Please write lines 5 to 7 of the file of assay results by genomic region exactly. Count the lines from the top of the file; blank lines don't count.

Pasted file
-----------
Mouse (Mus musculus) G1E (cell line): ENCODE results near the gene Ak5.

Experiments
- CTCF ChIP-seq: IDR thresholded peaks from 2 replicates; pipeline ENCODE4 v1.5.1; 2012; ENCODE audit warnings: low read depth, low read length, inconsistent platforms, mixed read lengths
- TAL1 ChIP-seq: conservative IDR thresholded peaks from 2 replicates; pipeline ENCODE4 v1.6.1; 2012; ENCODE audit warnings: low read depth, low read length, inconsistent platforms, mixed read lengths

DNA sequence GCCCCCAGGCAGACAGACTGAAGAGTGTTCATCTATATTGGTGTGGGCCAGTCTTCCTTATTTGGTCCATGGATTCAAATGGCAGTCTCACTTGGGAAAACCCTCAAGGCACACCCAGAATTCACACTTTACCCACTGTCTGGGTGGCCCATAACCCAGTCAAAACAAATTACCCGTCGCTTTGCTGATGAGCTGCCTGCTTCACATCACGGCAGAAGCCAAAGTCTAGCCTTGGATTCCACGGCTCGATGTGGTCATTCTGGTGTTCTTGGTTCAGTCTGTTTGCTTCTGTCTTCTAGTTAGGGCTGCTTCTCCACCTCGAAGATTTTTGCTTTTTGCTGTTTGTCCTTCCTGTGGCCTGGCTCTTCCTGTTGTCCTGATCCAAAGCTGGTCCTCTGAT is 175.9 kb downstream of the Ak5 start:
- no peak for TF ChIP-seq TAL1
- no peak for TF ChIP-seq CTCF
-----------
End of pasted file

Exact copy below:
DNA sequence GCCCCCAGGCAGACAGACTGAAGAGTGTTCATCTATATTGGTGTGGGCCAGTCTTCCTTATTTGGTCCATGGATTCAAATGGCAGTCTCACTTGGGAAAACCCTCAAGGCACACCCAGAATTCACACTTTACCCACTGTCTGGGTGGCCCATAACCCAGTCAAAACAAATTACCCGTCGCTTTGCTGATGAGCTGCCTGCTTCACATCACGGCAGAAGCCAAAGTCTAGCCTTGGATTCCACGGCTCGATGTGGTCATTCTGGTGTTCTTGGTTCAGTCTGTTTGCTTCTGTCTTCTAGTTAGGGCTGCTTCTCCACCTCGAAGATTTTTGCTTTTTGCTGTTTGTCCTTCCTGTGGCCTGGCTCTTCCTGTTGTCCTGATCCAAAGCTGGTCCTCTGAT is 175.9 kb downstream of the Ak5 start:
- no peak for TF ChIP-seq TAL1
- no peak for TF ChIP-seq CTCF